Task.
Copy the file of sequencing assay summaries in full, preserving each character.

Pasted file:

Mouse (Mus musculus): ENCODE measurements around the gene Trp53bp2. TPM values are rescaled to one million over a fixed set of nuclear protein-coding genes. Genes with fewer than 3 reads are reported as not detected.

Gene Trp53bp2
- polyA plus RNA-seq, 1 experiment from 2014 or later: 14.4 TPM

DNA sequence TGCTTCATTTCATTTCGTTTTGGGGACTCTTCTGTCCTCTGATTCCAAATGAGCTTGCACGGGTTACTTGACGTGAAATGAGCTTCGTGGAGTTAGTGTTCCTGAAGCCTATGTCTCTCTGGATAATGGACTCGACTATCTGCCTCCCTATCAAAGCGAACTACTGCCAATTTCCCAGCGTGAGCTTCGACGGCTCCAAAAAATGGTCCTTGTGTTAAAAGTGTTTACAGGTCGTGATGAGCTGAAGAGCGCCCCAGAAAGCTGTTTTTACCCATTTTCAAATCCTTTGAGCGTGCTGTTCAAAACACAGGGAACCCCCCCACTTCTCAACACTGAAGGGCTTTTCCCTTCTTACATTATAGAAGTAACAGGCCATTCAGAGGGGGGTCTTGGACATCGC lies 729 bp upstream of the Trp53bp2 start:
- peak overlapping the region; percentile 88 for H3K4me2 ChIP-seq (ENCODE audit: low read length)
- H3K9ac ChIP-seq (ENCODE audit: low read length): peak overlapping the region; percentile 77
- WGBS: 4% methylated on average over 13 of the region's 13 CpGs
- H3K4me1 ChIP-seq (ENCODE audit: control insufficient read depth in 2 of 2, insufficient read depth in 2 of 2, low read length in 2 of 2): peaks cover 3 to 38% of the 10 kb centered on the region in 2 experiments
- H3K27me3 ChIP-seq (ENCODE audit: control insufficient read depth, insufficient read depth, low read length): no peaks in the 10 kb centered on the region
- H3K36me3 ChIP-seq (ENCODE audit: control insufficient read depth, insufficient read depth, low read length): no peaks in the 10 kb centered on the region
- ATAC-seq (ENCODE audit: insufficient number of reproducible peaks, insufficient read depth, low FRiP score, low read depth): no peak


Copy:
Mouse (Mus musculus): ENCODE measurements around the gene Trp53bp2. TPM values are rescaled to one million over a fixed set of nuclear protein-coding genes. Genes with fewer than 3 reads are reported as not detected.

Gene Trp53bp2
- polyA plus RNA-seq, 1 experiment from 2014 or later: 14.4 TPM

DNA sequence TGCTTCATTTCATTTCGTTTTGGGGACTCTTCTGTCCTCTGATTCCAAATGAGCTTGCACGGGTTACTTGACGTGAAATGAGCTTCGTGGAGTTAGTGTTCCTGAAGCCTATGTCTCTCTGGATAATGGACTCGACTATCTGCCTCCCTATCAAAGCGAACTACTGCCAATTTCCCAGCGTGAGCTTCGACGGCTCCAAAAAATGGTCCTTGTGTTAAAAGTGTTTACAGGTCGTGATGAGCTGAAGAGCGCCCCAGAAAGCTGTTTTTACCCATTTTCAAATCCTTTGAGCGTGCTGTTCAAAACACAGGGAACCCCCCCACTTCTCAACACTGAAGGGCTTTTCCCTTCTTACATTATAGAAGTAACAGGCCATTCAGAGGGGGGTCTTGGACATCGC lies 729 bp upstream of the Trp53bp2 start:
- peak overlapping the region; percentile 88 for H3K4me2 ChIP-seq (ENCODE audit: low read length)
- H3K9ac ChIP-seq (ENCODE audit: low read length): peak overlapping the region; percentile 77
- WGBS: 4% methylated on average over 13 of the region's 13 CpGs
- H3K4me1 ChIP-seq (ENCODE audit: control insufficient read depth in 2 of 2, insufficient read depth in 2 of 2, low read length in 2 of 2): peaks cover 3 to 38% of the 10 kb centered on the region in 2 experiments
- H3K27me3 ChIP-seq (ENCODE audit: control insufficient read depth, insufficient read depth, low read length): no peaks in the 10 kb centered on the region
- H3K36me3 ChIP-seq (ENCODE audit: control insufficient read depth, insufficient read depth, low read length): no peaks in the 10 kb centered on the region
- ATAC-seq (ENCODE audit: insufficient number of reproducible peaks, insufficient read depth, low FRiP score, low read depth): no peak